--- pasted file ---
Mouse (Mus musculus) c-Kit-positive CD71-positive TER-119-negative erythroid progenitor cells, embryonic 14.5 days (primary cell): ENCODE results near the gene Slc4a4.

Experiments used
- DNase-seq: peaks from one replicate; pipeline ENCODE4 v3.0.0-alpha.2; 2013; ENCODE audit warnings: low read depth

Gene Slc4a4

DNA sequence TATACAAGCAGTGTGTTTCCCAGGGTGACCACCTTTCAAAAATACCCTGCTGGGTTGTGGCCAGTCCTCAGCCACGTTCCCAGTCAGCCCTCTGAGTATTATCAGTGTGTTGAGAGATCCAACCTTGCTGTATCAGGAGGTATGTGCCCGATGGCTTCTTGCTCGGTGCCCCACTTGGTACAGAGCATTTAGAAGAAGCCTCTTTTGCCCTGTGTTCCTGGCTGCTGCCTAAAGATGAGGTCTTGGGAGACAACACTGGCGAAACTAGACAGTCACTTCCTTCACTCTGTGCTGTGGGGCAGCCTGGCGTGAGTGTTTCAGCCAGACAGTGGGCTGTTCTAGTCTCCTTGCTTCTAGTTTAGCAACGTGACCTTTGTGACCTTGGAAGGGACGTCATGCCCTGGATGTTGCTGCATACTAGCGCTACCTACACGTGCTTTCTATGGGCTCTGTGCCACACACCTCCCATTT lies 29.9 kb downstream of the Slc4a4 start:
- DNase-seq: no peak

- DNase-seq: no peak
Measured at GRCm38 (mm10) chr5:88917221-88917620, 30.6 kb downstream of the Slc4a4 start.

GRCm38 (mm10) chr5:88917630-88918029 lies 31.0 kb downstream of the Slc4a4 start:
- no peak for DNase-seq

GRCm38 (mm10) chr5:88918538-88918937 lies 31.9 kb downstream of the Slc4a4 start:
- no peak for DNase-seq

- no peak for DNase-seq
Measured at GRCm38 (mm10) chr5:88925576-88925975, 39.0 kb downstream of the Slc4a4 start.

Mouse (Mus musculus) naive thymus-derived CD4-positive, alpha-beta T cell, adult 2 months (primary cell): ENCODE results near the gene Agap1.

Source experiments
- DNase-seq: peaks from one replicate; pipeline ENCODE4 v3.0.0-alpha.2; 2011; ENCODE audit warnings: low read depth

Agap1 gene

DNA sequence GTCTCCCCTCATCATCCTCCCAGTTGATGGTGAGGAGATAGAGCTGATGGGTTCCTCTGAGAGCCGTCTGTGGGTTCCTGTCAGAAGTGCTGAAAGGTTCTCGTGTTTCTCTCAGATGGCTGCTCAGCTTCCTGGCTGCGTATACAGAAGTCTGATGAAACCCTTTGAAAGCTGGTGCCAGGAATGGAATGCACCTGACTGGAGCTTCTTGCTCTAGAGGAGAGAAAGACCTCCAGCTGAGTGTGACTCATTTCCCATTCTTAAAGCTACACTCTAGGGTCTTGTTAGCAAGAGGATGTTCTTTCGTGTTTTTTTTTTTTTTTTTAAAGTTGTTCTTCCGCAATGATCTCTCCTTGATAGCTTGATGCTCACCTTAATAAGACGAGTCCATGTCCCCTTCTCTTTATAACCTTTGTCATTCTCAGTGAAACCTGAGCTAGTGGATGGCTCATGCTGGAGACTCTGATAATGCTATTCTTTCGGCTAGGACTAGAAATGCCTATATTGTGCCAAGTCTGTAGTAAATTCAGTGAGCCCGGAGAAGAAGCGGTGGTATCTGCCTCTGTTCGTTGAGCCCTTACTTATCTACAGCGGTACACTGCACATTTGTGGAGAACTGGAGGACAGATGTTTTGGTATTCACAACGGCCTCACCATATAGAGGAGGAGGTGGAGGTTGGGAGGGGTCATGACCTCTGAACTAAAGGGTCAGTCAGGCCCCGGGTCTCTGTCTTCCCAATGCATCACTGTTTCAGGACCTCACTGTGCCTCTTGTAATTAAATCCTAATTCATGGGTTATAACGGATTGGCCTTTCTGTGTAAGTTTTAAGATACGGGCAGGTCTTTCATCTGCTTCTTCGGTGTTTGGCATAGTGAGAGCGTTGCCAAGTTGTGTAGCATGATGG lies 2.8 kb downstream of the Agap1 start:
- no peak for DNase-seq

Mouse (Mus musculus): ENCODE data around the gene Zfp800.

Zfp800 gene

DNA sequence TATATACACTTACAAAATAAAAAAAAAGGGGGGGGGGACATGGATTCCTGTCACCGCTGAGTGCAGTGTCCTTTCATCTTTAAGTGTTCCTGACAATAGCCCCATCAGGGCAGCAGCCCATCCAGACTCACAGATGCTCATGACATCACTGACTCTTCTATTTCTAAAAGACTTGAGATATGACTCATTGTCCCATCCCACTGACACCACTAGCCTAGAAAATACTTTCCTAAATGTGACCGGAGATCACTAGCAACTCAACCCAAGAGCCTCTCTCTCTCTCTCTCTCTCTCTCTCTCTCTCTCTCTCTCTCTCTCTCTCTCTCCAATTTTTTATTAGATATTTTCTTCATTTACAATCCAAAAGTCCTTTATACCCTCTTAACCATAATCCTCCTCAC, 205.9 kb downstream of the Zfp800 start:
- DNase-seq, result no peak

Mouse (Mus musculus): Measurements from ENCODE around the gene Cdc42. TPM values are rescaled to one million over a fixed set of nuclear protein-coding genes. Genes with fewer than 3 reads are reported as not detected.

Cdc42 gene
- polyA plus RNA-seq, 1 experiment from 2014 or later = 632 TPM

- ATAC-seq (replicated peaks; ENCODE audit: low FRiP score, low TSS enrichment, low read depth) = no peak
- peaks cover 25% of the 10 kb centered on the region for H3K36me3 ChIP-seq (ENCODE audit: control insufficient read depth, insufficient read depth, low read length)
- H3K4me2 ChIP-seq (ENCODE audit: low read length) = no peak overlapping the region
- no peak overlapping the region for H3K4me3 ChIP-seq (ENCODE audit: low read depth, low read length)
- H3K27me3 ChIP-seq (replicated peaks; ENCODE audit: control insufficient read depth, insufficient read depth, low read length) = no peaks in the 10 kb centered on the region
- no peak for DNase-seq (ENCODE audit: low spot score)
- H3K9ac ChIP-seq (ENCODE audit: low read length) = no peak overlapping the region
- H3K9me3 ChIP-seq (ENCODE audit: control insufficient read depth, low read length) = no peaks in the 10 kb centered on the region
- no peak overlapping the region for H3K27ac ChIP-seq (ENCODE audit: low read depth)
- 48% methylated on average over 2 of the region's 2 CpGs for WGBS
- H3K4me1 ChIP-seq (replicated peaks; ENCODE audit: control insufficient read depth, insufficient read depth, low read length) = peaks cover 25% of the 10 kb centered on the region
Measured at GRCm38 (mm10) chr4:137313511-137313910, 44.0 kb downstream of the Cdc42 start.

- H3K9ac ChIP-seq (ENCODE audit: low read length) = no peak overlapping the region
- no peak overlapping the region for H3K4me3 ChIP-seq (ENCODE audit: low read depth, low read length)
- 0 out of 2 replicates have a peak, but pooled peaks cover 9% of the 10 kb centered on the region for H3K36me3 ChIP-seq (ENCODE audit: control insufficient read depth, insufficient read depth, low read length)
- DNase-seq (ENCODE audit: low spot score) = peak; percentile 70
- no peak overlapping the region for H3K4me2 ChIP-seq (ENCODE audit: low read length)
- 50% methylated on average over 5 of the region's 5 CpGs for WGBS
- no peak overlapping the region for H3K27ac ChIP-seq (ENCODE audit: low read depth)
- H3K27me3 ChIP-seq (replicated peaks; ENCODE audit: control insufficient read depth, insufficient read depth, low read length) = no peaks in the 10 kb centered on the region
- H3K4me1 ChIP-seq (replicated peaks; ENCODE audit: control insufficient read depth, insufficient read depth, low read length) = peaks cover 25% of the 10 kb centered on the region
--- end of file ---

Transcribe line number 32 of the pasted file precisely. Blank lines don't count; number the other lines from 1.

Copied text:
- H3K27me3 ChIP-seq (replicated peaks; ENCODE audit: control insufficient read depth, insufficient read depth, low read length) = no peaks in the 10 kb centered on the region